If the person filing for divorce alone (the plaintiff) would like to attribute a fault ground for a Massachusetts divorce, the plaintiff can file a fault-based divorce pursuant to M.G.L. c 208, s. 1. According to M.G.L. c. 208, s. 7, there are seven fault ground under which an plaintiff can file. If filing under a fault ground, the ground must be proven with evidence. The grounds are as follows:
- Cruel and abusive treatment. This is the most common fault ground. If filing under this ground, be prepared to testify regarding the abuse. It is also helpful to provide supporting documentation such as police reports, restraining orders, medical records, etc.
- Adultery. Proof of sexual intercourse outside the marriage is required.
- Impotency. This refers to the inability to perform sexually and not merely the inability to have children.
- Nonsupport. You must prove that your spouse had the ability to support you and that his or her refusal to provide the necessities of life is gross, wanton, and cruel.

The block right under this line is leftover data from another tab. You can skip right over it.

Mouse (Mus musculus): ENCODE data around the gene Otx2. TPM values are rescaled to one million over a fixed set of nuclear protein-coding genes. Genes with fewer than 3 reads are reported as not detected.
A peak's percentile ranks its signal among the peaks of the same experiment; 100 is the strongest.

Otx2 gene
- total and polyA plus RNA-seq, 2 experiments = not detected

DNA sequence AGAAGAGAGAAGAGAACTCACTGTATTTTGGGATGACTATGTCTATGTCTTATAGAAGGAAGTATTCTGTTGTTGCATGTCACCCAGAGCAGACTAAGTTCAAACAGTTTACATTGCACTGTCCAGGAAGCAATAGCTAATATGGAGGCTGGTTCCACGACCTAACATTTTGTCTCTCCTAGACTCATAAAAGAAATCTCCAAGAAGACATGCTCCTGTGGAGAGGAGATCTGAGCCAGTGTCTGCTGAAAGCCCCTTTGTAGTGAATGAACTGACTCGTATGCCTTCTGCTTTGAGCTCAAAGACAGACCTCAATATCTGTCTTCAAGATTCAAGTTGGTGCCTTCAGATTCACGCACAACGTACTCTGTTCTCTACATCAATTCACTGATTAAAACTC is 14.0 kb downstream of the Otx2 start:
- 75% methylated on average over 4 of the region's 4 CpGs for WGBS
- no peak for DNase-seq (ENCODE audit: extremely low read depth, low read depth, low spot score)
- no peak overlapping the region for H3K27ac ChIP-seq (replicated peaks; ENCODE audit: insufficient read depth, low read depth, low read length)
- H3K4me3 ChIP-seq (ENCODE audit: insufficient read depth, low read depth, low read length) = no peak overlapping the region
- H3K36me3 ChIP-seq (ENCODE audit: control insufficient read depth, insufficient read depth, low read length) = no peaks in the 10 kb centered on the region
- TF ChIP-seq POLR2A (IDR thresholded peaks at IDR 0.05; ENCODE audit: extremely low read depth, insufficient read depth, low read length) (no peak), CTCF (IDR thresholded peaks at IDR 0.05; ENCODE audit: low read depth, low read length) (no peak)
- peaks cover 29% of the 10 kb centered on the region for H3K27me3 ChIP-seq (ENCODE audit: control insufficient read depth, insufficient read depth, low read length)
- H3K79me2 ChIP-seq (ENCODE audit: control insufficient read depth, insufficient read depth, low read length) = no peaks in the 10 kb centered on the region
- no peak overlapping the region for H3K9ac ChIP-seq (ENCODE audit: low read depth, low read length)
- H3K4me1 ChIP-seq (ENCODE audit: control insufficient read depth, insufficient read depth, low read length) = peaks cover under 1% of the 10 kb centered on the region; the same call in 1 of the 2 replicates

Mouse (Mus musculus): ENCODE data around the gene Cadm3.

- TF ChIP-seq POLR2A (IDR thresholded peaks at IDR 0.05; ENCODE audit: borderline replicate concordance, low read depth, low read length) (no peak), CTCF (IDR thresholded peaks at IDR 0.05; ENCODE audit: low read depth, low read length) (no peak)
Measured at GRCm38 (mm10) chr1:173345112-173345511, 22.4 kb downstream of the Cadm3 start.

- Desertion for at least one year. Your spouse must have abandoned you without justification or provocation.
- Gross and confirmed habits of intoxication caused by voluntary and excessive use of alcohol or drugs.
- Prison sentence for at least five years even if the actual time spend in jail is less than five years. You should file a certified copy of the conviction with the court.
After the divorce hearing, the judge enters a Judgment of Divorce Nisi which becomes final in 90 or 120 days depending on the type of divorce. You cannot remarry until the end of the nisi period. The court order can include spousal support, child custody, child support, parenting time, health insurance and/or a division of property assets and debts. You can also request an order to resume a former name through the divorce process.
Should you be in the midst of a divorce or contemplating a divorce, contact the Law Offices of Renee Lazar at 978-844-4095 to schedule a FREE one hour no obligation consultation.